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Health Res Policy Syst. 2015 Feb 25;13:10. doi: 10.1186/1478-4505-13-10.

Developing and refining the methods for a 'one-stop shop' for research evidence about health systems.

Lavis JN1,2,3,4,5, Wilson MG6,7,8, Moat KA9,10,11, Hammill AC12,13,14, Boyko JA15, Grimshaw JM16,17, Flottorp S18.

Author information

1
McMaster Health Forum, 1280 Main St. West, MML-417, Hamilton, ON, L8S 4L6, Canada. lavisj@mcmaster.ca.
2
Centre for Health Economics and Policy Analysis, McMaster University, 1280 Main St. West, CRL-209, Hamilton, ON, L8S 4K1, Canada. lavisj@mcmaster.ca.
3
Department of Clinical Epidemiology and Biostatistics, McMaster University, 1280 Main St. West, CRL-209, Hamilton, ON, L8S 4 K1, Canada. lavisj@mcmaster.ca.
4
Department of Political Science, McMaster University, 1280 Main St. West, CRL-209, Hamilton, ON, L8S 4 K1, Canada. lavisj@mcmaster.ca.
5
Department of Global Health and Population, Harvard T.H. Chan School of Public Health, 677 Huntington Ave., Cambridge, MA, 02115, USA. lavisj@mcmaster.ca.
6
McMaster Health Forum, 1280 Main St. West, MML-417, Hamilton, ON, L8S 4L6, Canada. wilsom2@mcmaster.ca.
7
Centre for Health Economics and Policy Analysis, McMaster University, 1280 Main St. West, CRL-209, Hamilton, ON, L8S 4K1, Canada. wilsom2@mcmaster.ca.
8
Department of Clinical Epidemiology and Biostatistics, McMaster University, 1280 Main St. West, CRL-209, Hamilton, ON, L8S 4 K1, Canada. wilsom2@mcmaster.ca.
9
McMaster Health Forum, 1280 Main St. West, MML-417, Hamilton, ON, L8S 4L6, Canada. moatka@mcmaster.ca.
10
Centre for Health Economics and Policy Analysis, McMaster University, 1280 Main St. West, CRL-209, Hamilton, ON, L8S 4K1, Canada. moatka@mcmaster.ca.
11
Department of Clinical Epidemiology and Biostatistics, McMaster University, 1280 Main St. West, CRL-209, Hamilton, ON, L8S 4 K1, Canada. moatka@mcmaster.ca.
12
McMaster Health Forum, 1280 Main St. West, MML-417, Hamilton, ON, L8S 4L6, Canada. hammila@mcmaster.ca.
13
Centre for Health Economics and Policy Analysis, McMaster University, 1280 Main St. West, CRL-209, Hamilton, ON, L8S 4K1, Canada. hammila@mcmaster.ca.
14
Department of Clinical Epidemiology and Biostatistics, McMaster University, 1280 Main St. West, CRL-209, Hamilton, ON, L8S 4 K1, Canada. hammila@mcmaster.ca.
15
School of Health Studies, Western University, Arthur and Sonia Labatt Health Sciences Building, Room 403, London, ON, N6A 5B9, Canada. jennboyko@gmail.com.
16
Clinical Epidemiology Program, Ottawa Hospital Research Institute, The Ottawa Hospital - General Campus, 501 Smyth Rd., Box 711, Ottawa, ON, K1H 8 L6, Canada. jgrimshaw@ohri.ca.
17
Department of Medicine, University of Ottawa, 451 Smyth Rd., Ottawa, ON, K1H 8 M5, Canada. jgrimshaw@ohri.ca.
18
Norwegian Knowledge Centre for the Health Services, Boks 7004, St., Olavsplass, Oslo, N-0130, Norway. signe.flottorp@kunnskapssenteret.no.

Abstract

BACKGROUND:

Policymakers, stakeholders and researchers have not been able to find research evidence about health systems using an easily understood taxonomy of topics, know when they have conducted a comprehensive search of the many types of research evidence relevant to them, or rapidly identify decision-relevant information in their search results.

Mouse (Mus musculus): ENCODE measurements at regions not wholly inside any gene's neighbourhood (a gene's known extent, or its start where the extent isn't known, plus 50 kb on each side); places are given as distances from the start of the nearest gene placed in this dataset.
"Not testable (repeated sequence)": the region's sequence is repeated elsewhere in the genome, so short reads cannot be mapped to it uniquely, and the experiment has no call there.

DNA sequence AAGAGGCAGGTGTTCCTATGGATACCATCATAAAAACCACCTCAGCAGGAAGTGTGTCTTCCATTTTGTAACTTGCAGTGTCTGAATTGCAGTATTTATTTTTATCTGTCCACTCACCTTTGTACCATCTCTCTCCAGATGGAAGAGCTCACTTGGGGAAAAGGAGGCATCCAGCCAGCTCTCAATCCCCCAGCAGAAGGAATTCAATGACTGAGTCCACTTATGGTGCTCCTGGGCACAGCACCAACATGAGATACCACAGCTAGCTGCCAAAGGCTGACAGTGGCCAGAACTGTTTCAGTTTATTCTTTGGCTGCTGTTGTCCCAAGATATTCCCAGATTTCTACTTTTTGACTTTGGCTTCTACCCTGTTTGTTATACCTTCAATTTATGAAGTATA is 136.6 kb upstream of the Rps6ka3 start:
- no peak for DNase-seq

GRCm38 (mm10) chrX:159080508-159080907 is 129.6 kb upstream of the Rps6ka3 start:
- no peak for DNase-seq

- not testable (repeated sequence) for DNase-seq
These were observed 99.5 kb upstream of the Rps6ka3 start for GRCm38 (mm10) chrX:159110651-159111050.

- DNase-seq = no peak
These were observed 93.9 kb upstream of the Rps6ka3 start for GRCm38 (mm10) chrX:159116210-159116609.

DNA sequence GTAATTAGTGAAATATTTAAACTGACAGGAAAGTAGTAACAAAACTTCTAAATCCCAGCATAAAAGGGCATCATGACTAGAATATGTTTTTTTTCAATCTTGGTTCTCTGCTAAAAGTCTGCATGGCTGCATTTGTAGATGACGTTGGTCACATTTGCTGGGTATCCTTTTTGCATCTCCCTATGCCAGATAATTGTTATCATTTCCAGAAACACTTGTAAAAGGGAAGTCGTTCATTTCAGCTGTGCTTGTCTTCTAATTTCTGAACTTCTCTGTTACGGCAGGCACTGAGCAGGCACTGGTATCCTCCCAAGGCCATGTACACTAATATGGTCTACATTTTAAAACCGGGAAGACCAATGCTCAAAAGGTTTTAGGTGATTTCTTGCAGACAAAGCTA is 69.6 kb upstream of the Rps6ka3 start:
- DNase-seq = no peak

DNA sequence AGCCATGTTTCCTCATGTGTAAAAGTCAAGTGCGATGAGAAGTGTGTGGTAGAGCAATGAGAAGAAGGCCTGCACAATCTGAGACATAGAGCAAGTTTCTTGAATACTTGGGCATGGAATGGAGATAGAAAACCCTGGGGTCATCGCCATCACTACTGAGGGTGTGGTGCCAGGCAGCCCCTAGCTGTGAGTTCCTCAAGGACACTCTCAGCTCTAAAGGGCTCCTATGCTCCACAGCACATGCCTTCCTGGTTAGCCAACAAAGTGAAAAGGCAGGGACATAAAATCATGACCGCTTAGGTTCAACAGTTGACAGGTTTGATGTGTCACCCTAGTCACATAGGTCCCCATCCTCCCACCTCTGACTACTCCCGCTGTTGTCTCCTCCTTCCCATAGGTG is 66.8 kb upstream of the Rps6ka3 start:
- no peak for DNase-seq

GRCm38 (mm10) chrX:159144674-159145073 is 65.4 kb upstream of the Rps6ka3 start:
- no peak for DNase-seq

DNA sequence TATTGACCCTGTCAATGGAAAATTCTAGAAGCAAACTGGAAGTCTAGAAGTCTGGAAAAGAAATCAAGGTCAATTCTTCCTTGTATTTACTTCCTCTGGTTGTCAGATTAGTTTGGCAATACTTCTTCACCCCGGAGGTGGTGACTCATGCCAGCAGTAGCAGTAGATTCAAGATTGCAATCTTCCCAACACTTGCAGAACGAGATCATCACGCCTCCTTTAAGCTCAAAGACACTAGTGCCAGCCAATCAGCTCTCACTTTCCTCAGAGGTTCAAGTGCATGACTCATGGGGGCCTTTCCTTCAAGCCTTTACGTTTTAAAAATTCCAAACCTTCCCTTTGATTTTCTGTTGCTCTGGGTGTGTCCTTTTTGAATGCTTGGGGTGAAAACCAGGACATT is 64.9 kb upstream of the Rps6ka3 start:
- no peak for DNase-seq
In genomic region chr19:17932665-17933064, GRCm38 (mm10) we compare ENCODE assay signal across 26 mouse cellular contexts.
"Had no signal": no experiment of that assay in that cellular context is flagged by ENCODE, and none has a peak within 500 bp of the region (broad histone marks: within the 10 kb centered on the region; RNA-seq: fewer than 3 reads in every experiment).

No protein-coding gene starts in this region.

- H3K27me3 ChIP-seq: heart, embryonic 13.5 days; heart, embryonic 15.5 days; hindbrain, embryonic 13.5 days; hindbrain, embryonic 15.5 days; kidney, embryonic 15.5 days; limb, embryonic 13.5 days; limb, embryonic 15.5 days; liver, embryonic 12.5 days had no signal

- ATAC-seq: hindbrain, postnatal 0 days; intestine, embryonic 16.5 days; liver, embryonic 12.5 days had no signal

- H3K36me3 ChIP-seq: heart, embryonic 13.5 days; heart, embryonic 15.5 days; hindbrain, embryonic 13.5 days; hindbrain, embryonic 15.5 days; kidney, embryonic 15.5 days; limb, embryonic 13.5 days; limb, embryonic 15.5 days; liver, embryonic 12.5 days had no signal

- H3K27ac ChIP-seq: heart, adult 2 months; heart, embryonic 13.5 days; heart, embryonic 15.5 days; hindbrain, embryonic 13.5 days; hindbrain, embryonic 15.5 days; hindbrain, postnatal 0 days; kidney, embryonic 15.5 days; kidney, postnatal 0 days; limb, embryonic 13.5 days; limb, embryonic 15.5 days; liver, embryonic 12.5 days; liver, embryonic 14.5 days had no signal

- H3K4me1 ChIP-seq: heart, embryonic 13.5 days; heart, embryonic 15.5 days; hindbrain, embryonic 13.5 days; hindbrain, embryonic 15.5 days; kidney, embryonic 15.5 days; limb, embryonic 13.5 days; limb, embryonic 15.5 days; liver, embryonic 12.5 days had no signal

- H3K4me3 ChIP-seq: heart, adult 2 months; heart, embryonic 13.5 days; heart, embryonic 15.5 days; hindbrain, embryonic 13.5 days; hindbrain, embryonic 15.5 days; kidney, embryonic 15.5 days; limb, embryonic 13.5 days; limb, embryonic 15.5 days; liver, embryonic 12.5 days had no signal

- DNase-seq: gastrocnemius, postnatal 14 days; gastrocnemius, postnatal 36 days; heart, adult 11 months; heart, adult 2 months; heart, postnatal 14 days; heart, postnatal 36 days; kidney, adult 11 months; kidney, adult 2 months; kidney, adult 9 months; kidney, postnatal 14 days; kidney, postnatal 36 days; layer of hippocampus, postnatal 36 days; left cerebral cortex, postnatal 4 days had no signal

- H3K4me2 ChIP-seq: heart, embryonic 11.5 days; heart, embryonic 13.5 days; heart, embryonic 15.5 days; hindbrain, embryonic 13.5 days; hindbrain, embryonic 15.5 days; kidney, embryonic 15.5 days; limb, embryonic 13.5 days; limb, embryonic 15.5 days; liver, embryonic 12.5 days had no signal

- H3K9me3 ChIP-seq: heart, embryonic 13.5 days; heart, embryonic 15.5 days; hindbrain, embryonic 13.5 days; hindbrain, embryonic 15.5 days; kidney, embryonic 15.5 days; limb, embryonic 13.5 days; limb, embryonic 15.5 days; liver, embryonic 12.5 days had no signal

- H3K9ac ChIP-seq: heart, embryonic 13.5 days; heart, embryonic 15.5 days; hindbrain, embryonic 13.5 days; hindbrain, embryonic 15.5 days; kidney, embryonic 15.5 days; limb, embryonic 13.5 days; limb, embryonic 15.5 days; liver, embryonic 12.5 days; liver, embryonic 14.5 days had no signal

METHODS:

To address these gaps, we developed an approach to building a 'one-stop shop' for research evidence about health systems. We developed a taxonomy of health system topics and iteratively refined it by drawing on existing categorization schemes and by using it to categorize progressively larger bundles of research evidence. We identified systematic reviews, systematic review protocols, and review-derived products through searches of Medline, hand searches of several databases indexing systematic reviews, hand searches of journals, and continuous scanning of listservs and websites. We developed an approach to providing 'added value' to existing content (e.g., coding systematic reviews according to the countries in which included studies were conducted) and to expanding the types of evidence eligible for inclusion (e.g., economic evaluations and health system descriptions). Lastly, we developed an approach to continuously updating the online one-stop shop in seven supported languages.

RESULTS:

The taxonomy is organized by governance, financial, and delivery arrangements and by implementation strategies. The 'one-stop shop', called Health Systems Evidence, contains a comprehensive inventory of evidence briefs, overviews of systematic reviews, systematic reviews, systematic review protocols, registered systematic review titles, economic evaluations and costing studies, health reform descriptions and health system descriptions, and many types of added-value coding. It is continuously updated and new content is regularly translated into Arabic, Chinese, English, French, Portuguese, Russian, and Spanish.

CONCLUSIONS:

Policymakers and stakeholders can now easily access and use a wide variety of types of research evidence about health systems to inform decision-making and advocacy. Researchers and research funding agencies can use Health Systems Evidence to identify gaps in the current stock of research evidence and domains that could benefit from primary research, systematic reviews, and review overviews.

PMID:
25971248
PMCID:
PMC4429608
DOI:
10.1186/1478-4505-13-10
[Indexed for MEDLINE]
Free PMC Article

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